Marketing Emails Are Polluting The Environment, Study Claims

Marketing emails are polluting inboxes — and the environment, according to a study by Cleanfox.  

Last year, the average UK resident was barraged with 4,250 promotional emails. And 3,357 were never opened. 

The newsletters received by one UK resident alone generated an annual carbon footprint of 33kg per person, the equivalent of 275 km in a car. And the overall carbon footprint is 33kg per person, which equates to 275 km in a car.

The biggest problem on the consumer side is Generation X. These readers had 5,155 unopened newsletters in 2020, equating to 430 km in a car. And women received 1,476 more newsletters than men.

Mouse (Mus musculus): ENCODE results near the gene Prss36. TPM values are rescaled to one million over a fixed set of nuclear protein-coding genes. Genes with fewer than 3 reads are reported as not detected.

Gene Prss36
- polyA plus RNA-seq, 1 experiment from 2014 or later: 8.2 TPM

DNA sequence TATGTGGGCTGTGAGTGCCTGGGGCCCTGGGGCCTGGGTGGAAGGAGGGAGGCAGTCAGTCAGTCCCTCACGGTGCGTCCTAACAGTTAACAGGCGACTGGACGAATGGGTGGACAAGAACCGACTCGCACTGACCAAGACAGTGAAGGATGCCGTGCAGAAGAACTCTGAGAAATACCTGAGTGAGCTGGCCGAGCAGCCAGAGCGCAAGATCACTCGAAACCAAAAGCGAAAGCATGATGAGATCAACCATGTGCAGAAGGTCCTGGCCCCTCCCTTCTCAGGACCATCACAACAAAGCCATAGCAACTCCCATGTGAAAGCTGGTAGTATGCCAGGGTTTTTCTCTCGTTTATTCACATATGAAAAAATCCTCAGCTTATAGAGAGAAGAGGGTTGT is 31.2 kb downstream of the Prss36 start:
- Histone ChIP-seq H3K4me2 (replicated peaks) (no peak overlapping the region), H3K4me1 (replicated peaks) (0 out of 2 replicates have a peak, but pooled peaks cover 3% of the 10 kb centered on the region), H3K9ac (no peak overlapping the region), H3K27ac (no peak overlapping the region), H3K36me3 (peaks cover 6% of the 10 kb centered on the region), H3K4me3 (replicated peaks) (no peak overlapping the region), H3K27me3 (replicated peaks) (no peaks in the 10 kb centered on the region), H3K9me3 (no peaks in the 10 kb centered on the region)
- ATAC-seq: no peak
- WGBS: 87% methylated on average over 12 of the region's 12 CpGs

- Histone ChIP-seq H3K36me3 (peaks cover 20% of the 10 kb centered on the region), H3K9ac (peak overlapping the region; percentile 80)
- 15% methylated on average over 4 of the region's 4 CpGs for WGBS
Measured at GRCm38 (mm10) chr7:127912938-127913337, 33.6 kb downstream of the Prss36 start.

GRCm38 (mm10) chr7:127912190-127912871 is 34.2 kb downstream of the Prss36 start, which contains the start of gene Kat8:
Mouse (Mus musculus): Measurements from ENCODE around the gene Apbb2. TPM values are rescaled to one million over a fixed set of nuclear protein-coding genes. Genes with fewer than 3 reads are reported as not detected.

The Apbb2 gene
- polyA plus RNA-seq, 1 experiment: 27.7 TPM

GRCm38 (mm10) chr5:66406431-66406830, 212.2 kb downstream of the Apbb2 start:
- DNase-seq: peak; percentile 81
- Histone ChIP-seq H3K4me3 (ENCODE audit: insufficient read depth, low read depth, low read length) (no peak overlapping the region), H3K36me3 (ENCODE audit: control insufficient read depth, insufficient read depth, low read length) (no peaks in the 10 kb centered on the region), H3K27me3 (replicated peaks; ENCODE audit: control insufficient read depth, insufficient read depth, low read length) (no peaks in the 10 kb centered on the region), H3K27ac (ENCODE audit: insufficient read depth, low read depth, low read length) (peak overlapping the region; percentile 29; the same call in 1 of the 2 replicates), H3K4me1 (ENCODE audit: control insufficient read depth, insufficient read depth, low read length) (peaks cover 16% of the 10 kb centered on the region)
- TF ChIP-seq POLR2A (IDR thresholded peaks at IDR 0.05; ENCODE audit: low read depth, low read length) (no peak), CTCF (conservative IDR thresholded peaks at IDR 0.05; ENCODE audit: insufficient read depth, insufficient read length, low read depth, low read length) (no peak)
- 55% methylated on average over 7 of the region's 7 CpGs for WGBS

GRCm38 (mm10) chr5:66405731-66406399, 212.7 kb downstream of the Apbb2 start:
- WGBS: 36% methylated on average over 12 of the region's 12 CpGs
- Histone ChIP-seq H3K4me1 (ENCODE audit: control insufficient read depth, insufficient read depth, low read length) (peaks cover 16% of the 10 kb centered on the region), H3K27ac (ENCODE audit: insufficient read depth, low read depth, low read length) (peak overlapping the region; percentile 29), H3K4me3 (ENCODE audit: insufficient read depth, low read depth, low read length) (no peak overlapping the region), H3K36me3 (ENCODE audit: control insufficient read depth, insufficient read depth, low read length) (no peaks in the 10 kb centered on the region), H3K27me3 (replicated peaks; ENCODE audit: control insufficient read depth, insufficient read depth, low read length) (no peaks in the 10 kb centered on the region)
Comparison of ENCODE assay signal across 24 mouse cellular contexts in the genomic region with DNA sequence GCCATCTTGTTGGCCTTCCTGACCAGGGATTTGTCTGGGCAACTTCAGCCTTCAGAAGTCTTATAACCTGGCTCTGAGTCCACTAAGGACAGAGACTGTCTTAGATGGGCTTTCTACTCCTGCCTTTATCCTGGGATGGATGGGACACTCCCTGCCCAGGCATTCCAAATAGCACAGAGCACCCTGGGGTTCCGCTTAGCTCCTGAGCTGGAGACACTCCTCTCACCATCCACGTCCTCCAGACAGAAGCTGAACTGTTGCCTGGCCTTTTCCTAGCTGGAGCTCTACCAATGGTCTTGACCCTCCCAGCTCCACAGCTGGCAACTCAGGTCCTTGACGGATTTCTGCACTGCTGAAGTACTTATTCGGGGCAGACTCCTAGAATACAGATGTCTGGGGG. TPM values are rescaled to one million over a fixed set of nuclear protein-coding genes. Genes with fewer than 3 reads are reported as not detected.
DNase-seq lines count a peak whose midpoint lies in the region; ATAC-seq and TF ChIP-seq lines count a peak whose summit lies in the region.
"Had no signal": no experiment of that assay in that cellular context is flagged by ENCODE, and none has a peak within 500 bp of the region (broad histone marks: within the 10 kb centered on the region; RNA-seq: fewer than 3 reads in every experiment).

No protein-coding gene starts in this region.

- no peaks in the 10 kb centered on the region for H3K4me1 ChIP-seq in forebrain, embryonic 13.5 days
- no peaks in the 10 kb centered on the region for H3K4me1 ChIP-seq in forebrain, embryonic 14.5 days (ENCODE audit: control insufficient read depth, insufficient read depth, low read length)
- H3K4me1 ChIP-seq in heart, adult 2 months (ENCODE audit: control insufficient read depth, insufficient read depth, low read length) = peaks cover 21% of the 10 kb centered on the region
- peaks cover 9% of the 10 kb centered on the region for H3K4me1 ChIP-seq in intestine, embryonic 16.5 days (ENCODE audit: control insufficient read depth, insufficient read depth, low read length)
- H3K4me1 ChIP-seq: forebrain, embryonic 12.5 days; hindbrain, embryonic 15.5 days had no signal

Roughly 3.5 million emails were sent every second in 2020 creating a carbon footprint of 10g per email, the study concludes.

However, this is not the first time the issue has been raised In 2017, French regulators asked companies to “cut back on email in order to save energy,” Hayley Tsukayama wrote in The Washington Post.

Tsukayama continued that “the average spam email has a footprint equivalent to 0.3 g of carbon dioxide emissions (CO2e),” as alleged in a 2010 book: “How Bad are Bananas: The Carbon Footprint of Everything" by Mike Berners-Lee.

The Cleanfox study suggests that if all UK residents deleted unwanted emails, they would stop 2 million tons of CO2 emissions from spewing into the environment per year. 

It is not clear how this would be accomplished, but the savings would be the equivalent of the pollution generated by a city of 370,000 inhabitants, or a round-trip flight London and Istanbul. 

Of course, Cleanfox is an inbox cleaning service.


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